Biography of Claude McKay
Claude McKay was a Jamaican-American writer and poet. He was a seminal figure in the Harlem Renaissance and wrote three novels: Home to Harlem (1928), a best-seller which won the Harmon Gold Award for Literature, Banjo (1929), and Banana Bottom (1933). McKay also authored a collection of short stories, Gingertown (1932), and two autobiographical books, A Long Way from Home (1937) and Harlem: Negro Metropolis (1940). His book of poetry, Harlem Shadows (1922) was among the first books published during the Harlem Renaissance. His book of collected poems, Selected Poems (1953), was published posthumously.
McKay was attracted to communism in his early life, but he was never a member of the Communist Party.
Claude McKay was born Festus Claudius McKay in Nairne Castle near James Hill, Clarendon, Jamaica. He was the youngest child of Thomas Francis McKay and Hannah Ann Elizabeth Edwards, well-to-do peasant farmers who had enough property to qualify to vote. Thomas McKay's father was of Ashanti descent, and Claude recounted that his father would share stories of Ashanti customs with him. Claude's mother was of Malagasy ancestry.
At four years old, McKay started basic school at the church that he attended. At age seven, he was sent to live with his oldest brother, a school teacher, to be given the best education available. While living with his oldest brother, Uriah Theodore, McKay became an avid reader of classical and British literature, as well as philosophy, science and theology. He started writing poetry at the age of 10.
In 1906, McKay became an apprentice to a carriage and cabinet maker known as Old Brenga. He stayed in his apprenticeship for about two years. During that time, in 1907, McKay met a man named Walter Jekyll who became a mentor and an inspiration for him. He encouraged McKay to concentrate on his writing. Jekyll convinced McKay to write in his native dialect and even later set some of McKay's verses to music. Jekyll helped McKay publish his first book of poems, Songs of Jamaica, in 1912. These were the first poems published in Jamaican Patois (dialect of mainly English words and African structure). McKay's next volume, Constab Ballads, came out in the same year and was based on his experience as a police officer in Jamaica.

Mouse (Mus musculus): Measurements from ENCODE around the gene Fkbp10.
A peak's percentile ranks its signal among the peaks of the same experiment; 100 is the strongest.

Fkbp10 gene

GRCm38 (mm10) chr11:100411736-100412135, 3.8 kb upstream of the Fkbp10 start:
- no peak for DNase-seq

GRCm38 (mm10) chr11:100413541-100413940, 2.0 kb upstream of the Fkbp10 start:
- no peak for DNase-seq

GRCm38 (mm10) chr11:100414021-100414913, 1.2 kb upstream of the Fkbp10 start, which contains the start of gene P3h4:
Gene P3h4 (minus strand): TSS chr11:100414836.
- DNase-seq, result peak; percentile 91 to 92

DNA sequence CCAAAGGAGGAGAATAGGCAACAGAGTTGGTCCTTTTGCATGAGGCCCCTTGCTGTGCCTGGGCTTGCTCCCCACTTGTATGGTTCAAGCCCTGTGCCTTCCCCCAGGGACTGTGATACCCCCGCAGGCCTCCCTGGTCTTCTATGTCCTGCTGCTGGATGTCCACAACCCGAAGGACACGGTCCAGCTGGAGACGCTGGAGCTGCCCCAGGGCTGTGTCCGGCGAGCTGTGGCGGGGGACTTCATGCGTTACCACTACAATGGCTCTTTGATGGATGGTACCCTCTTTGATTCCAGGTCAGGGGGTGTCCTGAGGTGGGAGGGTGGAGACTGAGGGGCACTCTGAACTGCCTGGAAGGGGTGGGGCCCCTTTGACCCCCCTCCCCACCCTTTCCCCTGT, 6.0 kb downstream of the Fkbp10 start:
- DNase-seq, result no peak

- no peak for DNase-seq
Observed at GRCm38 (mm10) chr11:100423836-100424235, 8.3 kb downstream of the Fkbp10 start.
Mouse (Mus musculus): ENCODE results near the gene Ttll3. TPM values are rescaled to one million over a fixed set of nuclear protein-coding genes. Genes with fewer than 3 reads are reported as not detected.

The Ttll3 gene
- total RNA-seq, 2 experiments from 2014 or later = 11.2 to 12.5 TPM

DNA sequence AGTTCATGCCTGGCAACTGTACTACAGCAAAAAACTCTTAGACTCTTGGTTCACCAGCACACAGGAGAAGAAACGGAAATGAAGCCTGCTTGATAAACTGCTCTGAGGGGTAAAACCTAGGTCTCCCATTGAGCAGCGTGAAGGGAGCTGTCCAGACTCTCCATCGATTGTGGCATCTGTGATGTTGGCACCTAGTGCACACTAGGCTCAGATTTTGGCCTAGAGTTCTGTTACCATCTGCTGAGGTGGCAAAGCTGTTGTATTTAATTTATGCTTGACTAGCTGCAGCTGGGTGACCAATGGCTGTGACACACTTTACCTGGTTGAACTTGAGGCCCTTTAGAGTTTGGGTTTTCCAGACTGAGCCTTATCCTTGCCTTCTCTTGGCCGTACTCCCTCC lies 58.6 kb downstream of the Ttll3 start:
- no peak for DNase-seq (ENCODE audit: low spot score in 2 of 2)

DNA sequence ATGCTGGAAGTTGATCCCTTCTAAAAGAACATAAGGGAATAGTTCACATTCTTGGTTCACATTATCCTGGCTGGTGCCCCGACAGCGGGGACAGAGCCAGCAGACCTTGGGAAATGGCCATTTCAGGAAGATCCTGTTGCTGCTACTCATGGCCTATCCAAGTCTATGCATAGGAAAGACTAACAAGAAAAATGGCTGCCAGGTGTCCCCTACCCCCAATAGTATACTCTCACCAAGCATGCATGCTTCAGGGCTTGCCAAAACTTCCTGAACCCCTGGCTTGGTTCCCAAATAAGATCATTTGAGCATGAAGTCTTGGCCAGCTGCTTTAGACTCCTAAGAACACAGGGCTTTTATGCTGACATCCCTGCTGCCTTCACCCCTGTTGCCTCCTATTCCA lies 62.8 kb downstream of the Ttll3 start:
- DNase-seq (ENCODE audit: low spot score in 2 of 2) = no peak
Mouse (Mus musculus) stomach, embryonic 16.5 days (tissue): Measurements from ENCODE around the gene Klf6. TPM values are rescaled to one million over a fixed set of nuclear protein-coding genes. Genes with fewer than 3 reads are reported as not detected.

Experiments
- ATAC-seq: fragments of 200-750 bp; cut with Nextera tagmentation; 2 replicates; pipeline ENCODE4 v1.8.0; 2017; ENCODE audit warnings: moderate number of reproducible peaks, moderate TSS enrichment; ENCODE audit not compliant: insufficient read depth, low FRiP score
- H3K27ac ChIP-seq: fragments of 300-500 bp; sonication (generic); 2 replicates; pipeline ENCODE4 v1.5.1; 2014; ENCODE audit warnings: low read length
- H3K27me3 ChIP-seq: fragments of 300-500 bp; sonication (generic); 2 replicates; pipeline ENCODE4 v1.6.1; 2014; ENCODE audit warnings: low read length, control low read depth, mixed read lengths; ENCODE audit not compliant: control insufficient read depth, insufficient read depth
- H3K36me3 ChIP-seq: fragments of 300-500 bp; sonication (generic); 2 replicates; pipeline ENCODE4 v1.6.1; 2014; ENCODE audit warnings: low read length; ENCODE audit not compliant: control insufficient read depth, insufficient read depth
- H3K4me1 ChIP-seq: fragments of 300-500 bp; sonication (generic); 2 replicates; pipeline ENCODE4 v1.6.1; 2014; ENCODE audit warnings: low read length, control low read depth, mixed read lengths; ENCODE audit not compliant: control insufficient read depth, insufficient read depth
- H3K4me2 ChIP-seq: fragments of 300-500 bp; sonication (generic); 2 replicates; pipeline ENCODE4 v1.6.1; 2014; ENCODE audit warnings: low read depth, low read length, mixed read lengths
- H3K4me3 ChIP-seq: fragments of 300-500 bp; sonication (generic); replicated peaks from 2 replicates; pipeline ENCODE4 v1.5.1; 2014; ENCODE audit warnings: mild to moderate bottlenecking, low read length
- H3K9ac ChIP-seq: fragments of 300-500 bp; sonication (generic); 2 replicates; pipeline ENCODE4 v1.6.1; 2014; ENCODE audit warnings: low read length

Career in the United States
McKay left for the U.S. in 1912 to attend Booker T. Washington's Tuskegee Institute, but did not become an American citizen until 1940. McKay was shocked by the intense racism he encountered when he arrived in Charleston, South Carolina, where many public facilities were segregated, which inspired him to write more poetry. At Tuskegee, he disliked the "semi-military, machinelike existence there" and quickly left to study at Kansas State University. At Kansas State, he read W. E. B. Du Bois' Souls of Black Folk, which had a major impact on him and stirred his political involvement. But despite superior academic performance, in 1914 McKay decided he did not want to be an agronomist and moved to New York, where he married his childhood sweetheart Eulalie Lewars.
McKay published two poems in 1917 in Seven Arts under the Alias Eli Edwards while working as a waiter on the railways. In 1919 he met Crystal and Max Eastman, who produced The Liberator (where McKay would serve as Co-Executive Editor until 1922). It was here that he published one of his most famous poems, "If We Must Die", during the "Red Summer", a period of intense racial violence against black people in Anglo-American societies. This was among a page of his poetry which signaled the commencement of his life as a professional writer.
McKay became involved with a group of black radicals who were unhappy both with Marcus Garvey's nationalism and the middle class reformist NAACP. These included other Caribbean writers such as Cyril Briggs, Richard B. Moore and Wilfrid Domingo. They fought for black self-determination within the context of socialist revolution. Together they founded the semi-secret revolutionary organization, the African Blood Brotherhood. Hubert Harrison had asked McKay to write for Garvey's Negro World, but only a few copies of the paper have survived from this period, none of which contain any articles by McKay. McKay soon left for London, England.
McKay in London
McKay arrived in London in autumn 1919.He used to frequent a soldier's club in Drury Lane and the International Socialist Club in Shoreditch. A militant atheist, he also joined the Rationalist Press Association. It was during this period that McKay's commitment to socialism deepened and he read Marx assiduously. At the International Socialist Club, McKay met Shapurji Saklatvala, A. J. Cook, Guy Aldred, Jack Tanner, Arthur McManus, William Gallacher, Sylvia Pankhurst and George Lansbury. He was soon invited to write for the Workers' Dreadnought.
In 1920, the Daily Herald, a socialist paper published by George Lansbury, included a racist article written by E. D. Morel. Entitled "Black Scourge in Europe: Sexual Horror Let Loose by France on the Rhine", it insinuated gross hypersexuality on black people in general, but Lansbury refused to print McKay's response. This response then appeared in Workers' Dreadnought. This started his regular involvement with Workers' Dreadnought and the Workers' Socialist Federation, a Council Communist group active in the East End and which had a majority of women involved in it at all levels of the organization. He became a paid journalist for the paper; some people claim he was the first black journalist in Britain. He attended the Communist Unity Conference which established the Communist Party of Great Britain. At this time he also had some of his poetry published in the Cambridge Magazine, edited by C. K. Ogden.
When Sylvia Pankhurst was arrested under the Defence of the Realm Act for publishing articles "calculated and likely to cause sedition amongst His Majesty's forces, in the Navy, and among the civilian population," McKay had his rooms searched. He is likely to have been the author of "The Yellow peril and the Dockers" attributed to Leon Lopez, which was one of the articles cited by the government in its case against the Workers' Dreadnought.